Original languageEnglish (US)
Pages (from-to)198-209
Number of pages12
JournalFundamental and Applied Toxicology
Volume16
Issue number1
DOIs
StatePublished - 1991
Externally publishedYes

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sulmazole
indolidan
Phosphodiesterase Inhibitors
Inbred F344 Rats
Rats
Cardiovascular system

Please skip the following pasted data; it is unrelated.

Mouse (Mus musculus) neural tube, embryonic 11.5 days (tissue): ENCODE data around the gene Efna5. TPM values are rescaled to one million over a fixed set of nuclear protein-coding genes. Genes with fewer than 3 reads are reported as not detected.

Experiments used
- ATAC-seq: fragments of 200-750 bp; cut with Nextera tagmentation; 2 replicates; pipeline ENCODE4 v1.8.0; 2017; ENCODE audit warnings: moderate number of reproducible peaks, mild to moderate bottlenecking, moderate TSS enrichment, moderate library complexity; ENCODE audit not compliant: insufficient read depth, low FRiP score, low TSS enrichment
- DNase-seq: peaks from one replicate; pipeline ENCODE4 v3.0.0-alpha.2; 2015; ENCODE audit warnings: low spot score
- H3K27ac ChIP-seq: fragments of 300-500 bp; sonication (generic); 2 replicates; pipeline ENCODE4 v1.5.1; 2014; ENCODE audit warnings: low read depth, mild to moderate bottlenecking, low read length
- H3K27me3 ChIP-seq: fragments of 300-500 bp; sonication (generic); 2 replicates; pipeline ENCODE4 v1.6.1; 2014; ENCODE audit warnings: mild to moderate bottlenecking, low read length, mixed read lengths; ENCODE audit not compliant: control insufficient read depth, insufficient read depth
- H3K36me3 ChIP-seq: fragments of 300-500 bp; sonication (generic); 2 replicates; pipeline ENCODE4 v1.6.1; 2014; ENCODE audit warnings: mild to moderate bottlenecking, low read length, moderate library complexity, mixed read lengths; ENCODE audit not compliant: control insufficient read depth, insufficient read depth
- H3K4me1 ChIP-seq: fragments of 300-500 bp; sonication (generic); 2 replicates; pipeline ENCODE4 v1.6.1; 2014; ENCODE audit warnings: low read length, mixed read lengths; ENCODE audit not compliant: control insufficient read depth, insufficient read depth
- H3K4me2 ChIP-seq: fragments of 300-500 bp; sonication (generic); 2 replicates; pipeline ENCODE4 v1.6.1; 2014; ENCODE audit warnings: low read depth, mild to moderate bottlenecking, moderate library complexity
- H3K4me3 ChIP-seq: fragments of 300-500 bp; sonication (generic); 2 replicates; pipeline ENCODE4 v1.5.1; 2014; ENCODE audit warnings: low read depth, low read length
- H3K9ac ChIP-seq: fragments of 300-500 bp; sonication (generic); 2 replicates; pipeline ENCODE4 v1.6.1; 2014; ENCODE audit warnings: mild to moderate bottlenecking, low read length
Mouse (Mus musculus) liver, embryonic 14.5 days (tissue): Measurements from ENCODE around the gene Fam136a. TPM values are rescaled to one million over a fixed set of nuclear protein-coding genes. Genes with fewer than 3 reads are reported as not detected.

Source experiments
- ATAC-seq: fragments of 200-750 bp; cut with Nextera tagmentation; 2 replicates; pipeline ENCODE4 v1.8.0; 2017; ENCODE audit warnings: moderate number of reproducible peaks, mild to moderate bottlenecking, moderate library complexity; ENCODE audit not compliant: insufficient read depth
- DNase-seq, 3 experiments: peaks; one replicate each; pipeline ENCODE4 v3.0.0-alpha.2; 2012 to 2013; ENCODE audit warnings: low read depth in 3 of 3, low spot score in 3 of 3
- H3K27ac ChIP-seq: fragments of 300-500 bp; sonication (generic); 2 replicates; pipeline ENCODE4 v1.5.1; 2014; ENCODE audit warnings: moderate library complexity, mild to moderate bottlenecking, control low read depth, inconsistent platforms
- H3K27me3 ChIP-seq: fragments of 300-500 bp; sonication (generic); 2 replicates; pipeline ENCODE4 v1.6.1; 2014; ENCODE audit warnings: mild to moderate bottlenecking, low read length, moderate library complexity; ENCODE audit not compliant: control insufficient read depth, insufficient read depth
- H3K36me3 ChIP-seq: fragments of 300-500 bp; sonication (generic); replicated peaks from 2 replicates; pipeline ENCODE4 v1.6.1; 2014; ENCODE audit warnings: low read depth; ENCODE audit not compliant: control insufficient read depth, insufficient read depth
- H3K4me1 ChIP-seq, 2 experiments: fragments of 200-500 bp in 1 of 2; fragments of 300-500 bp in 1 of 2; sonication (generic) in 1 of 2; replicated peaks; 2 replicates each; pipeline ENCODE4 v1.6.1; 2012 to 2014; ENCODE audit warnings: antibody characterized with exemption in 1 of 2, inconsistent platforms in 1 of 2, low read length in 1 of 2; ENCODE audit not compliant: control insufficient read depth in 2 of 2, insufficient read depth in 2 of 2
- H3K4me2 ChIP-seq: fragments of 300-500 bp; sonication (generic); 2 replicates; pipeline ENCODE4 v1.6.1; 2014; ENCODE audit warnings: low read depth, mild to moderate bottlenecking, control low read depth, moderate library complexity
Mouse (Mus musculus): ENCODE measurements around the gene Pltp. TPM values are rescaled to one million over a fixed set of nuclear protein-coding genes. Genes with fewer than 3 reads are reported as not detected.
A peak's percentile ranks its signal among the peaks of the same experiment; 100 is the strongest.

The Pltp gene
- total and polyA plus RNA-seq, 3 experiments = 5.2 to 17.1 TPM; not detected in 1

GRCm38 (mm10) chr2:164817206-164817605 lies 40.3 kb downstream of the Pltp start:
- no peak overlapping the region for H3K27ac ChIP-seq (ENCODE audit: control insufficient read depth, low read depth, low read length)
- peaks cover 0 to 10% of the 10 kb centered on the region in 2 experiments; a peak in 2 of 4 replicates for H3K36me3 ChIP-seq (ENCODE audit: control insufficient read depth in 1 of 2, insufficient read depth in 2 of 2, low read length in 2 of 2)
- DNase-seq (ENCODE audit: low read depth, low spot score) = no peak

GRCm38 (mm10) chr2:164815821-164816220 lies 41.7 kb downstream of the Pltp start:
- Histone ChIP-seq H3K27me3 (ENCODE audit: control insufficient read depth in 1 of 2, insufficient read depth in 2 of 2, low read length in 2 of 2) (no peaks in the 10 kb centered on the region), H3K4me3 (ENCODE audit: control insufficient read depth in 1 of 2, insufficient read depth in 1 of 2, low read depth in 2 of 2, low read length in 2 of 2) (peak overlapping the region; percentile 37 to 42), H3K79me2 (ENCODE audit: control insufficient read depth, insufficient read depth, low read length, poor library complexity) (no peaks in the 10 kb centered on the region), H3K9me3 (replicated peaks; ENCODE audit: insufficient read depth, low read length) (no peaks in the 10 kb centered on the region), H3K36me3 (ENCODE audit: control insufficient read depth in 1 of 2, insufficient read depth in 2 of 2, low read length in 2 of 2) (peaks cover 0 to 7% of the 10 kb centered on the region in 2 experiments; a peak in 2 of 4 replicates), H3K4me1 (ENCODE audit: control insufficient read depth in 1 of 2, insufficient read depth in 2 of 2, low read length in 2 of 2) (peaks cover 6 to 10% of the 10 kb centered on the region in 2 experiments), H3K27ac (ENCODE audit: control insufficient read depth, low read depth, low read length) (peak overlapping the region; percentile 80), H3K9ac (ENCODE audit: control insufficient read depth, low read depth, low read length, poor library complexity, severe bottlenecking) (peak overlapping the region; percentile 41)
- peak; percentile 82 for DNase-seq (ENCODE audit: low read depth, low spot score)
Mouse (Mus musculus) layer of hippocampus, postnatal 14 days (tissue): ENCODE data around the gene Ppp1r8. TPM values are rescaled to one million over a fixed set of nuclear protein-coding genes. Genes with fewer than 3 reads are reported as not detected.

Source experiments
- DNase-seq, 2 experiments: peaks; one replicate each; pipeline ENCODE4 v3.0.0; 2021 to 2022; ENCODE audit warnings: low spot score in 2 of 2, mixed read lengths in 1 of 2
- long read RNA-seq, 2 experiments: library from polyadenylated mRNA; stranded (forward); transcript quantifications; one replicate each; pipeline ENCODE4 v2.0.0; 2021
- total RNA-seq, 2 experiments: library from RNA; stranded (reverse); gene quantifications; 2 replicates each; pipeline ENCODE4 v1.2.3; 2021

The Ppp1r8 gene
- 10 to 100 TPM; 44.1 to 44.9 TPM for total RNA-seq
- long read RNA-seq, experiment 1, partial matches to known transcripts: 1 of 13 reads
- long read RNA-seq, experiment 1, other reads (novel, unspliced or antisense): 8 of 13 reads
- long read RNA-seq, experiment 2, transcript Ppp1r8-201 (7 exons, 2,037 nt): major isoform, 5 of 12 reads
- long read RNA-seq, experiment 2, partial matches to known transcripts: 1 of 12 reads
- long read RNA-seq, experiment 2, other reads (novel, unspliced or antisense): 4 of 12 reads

Nutrition
Animals
Incidence
Cardiovascular Diseases
Pharmacologic Actions
Mesenteric Arteries
Pharmaceutical Preparations

ASJC Scopus subject areas

  • Toxicology

Cite this

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title = "Cardiovascular and adrenal proliferative lesions in Fischer 344 rats induced by long-term treatment with type III phosphodiesterase inhibitors (postive inotropic agents), isomazole and indolidan",